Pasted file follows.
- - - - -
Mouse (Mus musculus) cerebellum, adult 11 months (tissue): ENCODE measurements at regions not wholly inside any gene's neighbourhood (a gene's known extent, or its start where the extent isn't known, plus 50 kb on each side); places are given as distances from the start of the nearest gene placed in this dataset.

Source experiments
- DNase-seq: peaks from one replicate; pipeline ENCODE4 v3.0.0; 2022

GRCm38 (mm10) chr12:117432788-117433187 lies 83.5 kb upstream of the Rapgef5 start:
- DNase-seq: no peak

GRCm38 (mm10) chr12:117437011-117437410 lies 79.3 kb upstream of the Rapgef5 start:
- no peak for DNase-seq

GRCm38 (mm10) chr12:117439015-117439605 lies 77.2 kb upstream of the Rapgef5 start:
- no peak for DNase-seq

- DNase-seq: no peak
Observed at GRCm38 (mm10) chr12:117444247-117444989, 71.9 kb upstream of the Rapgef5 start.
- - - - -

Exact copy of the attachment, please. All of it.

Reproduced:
Mouse (Mus musculus) cerebellum, adult 11 months (tissue): ENCODE measurements at regions not wholly inside any gene's neighbourhood (a gene's known extent, or its start where the extent isn't known, plus 50 kb on each side); places are given as distances from the start of the nearest gene placed in this dataset.

Source experiments
- DNase-seq: peaks from one replicate; pipeline ENCODE4 v3.0.0; 2022

GRCm38 (mm10) chr12:117432788-117433187 lies 83.5 kb upstream of the Rapgef5 start:
- DNase-seq: no peak

GRCm38 (mm10) chr12:117437011-117437410 lies 79.3 kb upstream of the Rapgef5 start:
- no peak for DNase-seq

GRCm38 (mm10) chr12:117439015-117439605 lies 77.2 kb upstream of the Rapgef5 start:
- no peak for DNase-seq

- DNase-seq: no peak
Observed at GRCm38 (mm10) chr12:117444247-117444989, 71.9 kb upstream of the Rapgef5 start.